1. ARRIVAL

Arrive in plenty of time to register, at least 40 minutes in advance of the start time.

Be prepared for strict security inspections regarding before being granted access into the exam room.

 

  1. THE EXAM PLAN

Acknowledge that you will not know the answer to every question on the paper. Be comfortable in that knowledge.

Develop an examination timing plan, like the one below.

 

Breathe into your abdomen three times, slowly. Do not look up notes in the last few minutes. Breathe.

 

  1. READING & ANSWERING

Read through each question individually, slowly and carefully. When answering, keep referring back to the question to ensure you are on the right track.

Skip the question if the answer is not obvious, and move on to the next one. Do not worry if you don’t know the answer. Sometimes a later question will prompt an answer an earlier one.

Following first pass completion of the questions go back re-read the unanswered questions slowly and carefully.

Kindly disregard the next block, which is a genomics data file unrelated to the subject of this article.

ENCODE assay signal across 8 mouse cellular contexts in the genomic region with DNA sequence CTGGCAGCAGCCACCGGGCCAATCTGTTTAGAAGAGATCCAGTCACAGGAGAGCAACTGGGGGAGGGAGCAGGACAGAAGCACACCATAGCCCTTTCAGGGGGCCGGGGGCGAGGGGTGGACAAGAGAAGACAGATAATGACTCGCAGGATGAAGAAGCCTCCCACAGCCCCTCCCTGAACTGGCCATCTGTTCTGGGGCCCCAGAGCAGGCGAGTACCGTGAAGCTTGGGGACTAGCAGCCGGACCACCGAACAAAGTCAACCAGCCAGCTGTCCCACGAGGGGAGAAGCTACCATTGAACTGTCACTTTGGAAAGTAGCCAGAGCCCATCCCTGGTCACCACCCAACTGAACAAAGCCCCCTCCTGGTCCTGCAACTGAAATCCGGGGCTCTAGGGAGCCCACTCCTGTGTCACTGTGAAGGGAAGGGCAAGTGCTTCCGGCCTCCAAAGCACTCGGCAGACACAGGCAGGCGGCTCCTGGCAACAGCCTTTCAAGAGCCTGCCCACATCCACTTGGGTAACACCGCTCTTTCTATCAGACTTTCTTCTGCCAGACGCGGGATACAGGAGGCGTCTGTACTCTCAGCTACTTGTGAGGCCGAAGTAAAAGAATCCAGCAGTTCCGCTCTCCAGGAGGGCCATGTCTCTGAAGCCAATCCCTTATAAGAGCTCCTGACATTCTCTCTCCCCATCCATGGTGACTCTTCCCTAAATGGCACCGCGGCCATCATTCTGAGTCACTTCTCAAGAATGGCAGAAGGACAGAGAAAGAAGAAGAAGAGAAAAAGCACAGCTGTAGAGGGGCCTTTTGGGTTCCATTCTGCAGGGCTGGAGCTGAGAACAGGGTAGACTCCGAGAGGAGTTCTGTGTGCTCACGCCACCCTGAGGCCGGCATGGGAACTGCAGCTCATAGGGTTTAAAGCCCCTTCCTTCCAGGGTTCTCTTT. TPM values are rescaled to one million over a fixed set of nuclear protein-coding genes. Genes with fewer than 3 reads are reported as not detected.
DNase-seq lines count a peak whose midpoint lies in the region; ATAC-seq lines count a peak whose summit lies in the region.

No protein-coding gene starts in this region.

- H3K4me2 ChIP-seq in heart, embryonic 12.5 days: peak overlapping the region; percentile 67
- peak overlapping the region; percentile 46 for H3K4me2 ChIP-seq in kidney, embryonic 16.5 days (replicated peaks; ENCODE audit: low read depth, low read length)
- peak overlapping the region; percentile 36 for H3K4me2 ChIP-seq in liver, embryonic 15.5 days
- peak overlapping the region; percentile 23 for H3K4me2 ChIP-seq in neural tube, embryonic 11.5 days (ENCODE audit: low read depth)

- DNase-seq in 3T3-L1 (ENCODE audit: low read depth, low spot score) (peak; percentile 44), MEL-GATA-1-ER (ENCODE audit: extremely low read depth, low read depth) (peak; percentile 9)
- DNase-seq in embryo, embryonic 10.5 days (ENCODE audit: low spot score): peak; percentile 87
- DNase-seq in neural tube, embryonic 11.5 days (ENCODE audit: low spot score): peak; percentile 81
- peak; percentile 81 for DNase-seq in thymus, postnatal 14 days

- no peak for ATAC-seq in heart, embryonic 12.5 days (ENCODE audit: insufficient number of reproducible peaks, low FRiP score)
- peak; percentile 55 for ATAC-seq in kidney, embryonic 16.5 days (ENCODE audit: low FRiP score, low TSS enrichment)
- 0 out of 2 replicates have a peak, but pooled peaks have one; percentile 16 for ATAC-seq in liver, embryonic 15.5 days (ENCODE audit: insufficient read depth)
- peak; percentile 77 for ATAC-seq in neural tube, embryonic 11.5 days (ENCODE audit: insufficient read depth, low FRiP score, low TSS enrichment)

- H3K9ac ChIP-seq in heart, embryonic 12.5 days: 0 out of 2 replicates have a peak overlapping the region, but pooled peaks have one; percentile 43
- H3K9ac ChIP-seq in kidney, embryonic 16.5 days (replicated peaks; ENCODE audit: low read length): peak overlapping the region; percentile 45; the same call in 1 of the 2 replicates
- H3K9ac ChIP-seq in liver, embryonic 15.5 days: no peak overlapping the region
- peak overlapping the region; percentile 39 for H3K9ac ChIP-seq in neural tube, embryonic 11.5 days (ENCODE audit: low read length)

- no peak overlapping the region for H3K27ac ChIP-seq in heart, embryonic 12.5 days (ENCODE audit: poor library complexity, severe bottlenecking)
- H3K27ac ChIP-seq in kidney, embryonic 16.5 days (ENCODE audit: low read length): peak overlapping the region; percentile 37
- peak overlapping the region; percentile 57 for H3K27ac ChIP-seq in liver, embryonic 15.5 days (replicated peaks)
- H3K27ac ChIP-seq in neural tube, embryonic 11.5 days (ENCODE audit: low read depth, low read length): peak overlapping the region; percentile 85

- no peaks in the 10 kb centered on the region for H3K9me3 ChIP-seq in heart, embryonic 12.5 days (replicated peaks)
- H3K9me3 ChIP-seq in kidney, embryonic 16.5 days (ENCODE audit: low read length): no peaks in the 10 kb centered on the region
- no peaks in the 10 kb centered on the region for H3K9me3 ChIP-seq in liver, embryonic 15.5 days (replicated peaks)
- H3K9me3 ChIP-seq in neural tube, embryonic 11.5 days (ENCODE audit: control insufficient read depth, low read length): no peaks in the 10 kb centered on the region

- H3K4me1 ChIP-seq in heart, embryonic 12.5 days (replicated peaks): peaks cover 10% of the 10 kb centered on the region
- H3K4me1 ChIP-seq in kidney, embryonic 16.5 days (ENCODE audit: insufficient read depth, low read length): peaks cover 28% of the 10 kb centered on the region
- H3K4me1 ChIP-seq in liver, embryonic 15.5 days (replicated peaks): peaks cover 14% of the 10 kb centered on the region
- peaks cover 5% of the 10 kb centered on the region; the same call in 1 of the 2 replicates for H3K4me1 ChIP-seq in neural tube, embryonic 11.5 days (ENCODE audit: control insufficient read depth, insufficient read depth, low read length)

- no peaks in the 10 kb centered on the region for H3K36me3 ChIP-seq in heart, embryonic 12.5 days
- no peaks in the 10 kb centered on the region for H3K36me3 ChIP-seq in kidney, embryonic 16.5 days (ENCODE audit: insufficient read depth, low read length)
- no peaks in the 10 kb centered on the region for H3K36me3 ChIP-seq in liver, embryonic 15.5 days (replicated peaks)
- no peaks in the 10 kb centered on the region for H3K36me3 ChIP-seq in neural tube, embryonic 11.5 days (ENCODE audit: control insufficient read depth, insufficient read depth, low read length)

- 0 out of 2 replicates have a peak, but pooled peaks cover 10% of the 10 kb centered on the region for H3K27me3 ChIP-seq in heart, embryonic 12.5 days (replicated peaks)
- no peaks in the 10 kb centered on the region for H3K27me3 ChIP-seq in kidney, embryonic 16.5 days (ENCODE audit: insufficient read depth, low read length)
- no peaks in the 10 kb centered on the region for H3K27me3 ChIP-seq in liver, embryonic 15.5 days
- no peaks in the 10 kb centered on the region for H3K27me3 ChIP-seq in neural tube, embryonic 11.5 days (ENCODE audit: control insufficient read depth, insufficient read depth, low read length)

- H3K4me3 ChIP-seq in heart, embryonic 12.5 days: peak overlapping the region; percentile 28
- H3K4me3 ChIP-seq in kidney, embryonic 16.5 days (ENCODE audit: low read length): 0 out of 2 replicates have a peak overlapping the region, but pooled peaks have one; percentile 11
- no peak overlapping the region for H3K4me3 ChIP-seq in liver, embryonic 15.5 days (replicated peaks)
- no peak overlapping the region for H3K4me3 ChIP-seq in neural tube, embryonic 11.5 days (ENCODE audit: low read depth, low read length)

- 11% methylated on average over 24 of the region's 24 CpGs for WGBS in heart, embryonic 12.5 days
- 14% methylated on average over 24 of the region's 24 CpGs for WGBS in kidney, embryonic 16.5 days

The best of luck!

 

A more complete guideline listing of tips for the online ASQ examinations, is available by clicking the button below.

 


The Continuous Improvement Funding Menu

Time and again when visiting prospective clients, we hear the refrain “We’re too busy at the moment to start a lean programme” or, just as likely “It’s not in this year’s training budget”. These responses are true, because personnel in every dynamic company, working in a challenging marketplace, will always be busy. But this is the problem – if you have process efficiency issues, you are busier than you need to be, addressing failure demand. Failure demand is defined as work that has to be done because something that should have worked, didn’t.

The availability of funding, to invest in information systems, or boost the training budget, is a great incentive to step back from the business ‘busyness’ and re-charge your continuous improvement programme. If you are eligible, an external resource will support and coach personnel as they learn smarter and more customer friendly ways of delivering value to customers. This impacts significantly and positively on customer service and the bottom line. Check out the following funding avenues. The list is not exhaustive, and you are advised to contact your local funding body representative to discuss options and eligibility.

  1. IDA GRANTS